Notes:
The all keyword is used to force a selection string to match all atoms in instances where a selection is required. For example, a program to align frames of a trajectory DCD to a reference structure might require a selection to pick which atoms to use when computing the rotations and then another selection to pick which atoms are actually rotated. If you wanted to apply the rotation to all atoms, you just use the all keyword, i.e.

aligner --selection='name='CA' && segid =~ "BAR[12]"' --transform='all' foo.pdb foo.dcd newfoo

Regular Expression Matching

The regular expression matching operator "=~" deserves special attention. It's use is more restrictive than the other operators in that it can only take a keyword that evaluates to a string on the left-hand side and a string on the right-hand side. So, the following expressions are valid:

name =~ "CA"
name =~ "^(C|O|N)$"
segid =~ "PROT|HEME"

While the following are not valid:

resid =~ "10[0-9][0-9]"
segid =~ 0010
name =~ resname

The regular expression syntax supported is the PERL syntax as implemented by the Boost libraries. While you can write regular expressions that look a lot like globbing (a la VMD selections), keep in mind that it isn't globbing. It's a regular expression, which is more powerful anyway... You do need to be careful though that your shell does not munge any of the regex operators. It's a good idea to use single quotes when you're writing regex's in a shell.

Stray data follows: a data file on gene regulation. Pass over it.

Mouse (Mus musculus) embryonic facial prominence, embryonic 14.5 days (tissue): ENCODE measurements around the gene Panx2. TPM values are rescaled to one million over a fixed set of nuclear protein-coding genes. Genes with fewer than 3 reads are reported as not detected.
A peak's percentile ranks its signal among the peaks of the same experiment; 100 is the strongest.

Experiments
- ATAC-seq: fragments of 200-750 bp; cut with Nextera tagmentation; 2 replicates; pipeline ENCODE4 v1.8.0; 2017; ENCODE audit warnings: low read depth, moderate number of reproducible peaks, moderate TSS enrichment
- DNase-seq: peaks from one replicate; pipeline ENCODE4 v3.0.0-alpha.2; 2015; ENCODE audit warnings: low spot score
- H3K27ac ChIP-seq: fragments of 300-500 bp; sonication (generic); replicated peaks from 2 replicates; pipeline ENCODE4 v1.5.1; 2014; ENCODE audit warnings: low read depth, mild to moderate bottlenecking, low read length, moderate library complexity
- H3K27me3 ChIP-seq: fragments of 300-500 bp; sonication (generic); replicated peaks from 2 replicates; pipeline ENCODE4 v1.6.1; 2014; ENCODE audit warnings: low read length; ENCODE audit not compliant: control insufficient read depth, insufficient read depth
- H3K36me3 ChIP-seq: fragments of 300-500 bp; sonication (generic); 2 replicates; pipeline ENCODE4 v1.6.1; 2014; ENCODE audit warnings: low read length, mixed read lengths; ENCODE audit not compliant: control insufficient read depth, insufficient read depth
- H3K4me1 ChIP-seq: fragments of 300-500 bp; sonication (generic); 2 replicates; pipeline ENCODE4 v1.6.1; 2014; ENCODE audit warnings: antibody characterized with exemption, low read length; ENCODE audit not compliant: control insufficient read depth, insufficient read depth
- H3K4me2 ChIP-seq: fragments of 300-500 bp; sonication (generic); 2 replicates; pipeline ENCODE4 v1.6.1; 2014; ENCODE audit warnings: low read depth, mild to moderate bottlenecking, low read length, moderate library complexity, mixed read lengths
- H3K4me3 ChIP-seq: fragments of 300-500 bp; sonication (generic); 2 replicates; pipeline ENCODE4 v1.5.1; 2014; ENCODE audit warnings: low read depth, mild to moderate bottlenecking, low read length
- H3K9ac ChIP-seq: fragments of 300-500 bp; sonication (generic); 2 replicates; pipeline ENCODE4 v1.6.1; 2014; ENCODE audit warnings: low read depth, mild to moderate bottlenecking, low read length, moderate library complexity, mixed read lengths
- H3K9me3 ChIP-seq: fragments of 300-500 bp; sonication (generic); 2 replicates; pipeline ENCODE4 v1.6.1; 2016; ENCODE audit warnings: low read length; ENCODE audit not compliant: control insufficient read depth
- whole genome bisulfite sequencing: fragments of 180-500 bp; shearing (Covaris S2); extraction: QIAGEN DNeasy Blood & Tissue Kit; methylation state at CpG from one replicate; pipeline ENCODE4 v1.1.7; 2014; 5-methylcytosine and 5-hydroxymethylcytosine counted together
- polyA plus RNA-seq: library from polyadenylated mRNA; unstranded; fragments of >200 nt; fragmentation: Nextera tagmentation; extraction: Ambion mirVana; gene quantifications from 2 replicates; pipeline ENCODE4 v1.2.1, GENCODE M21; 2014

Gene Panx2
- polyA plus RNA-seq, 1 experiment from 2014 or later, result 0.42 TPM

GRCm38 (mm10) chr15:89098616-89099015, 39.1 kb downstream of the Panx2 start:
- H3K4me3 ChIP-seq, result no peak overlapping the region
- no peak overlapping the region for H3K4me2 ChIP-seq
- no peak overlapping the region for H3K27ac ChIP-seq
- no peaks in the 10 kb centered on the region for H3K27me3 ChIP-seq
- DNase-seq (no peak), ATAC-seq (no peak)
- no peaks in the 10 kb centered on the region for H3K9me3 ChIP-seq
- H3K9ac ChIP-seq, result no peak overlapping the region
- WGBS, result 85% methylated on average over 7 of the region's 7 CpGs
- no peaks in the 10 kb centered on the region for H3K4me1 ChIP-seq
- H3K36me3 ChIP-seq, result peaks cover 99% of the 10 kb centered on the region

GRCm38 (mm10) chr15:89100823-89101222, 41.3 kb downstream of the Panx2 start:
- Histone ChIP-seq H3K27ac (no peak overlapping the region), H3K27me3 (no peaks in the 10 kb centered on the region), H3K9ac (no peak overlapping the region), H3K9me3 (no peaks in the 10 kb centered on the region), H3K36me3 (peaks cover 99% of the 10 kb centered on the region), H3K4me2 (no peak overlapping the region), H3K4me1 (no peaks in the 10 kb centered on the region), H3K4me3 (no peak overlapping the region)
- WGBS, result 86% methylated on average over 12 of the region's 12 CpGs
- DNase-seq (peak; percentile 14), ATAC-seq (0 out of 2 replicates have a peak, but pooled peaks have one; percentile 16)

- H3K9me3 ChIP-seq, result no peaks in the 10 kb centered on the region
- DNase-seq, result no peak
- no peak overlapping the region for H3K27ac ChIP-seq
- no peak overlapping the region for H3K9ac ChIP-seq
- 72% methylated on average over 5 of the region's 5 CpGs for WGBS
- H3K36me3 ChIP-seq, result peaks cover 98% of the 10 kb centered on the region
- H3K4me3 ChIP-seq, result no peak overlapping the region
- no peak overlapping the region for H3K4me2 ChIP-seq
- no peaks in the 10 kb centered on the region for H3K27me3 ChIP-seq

The string equality operators ("==" and "!=") both consider the entire string.

"CA" == "C"  --> false
 "C" == "C"  --> true

You can use the "=~" operator to perform a substring match.

"CA" == "C"  --> false
 "C" == "C"  --> true
"CA" =~ "C"  --> true

This brings up an important point about using regular expressions: be careful of unexpected substring matches. For example, let's say you are wanting to pick out all backbone atoms and you write this selection string:

name =~ "C|CA|O|N"

Now look what happens when the following atom names are matched:

 "CG" --> true
"CD1" --> true
 "NE" --> true
"OH2" --> true

The problem is that the regular expression is not constrained, so even though you explicitly put "CA" and "CB" in there, you also have a "C" which says any atom name with a "C" in it is a match. If you want to match a string exactly with a regular expression, you must anchor it:

name =~ "^(C|CA|CB|O|N)$"

Magical Operations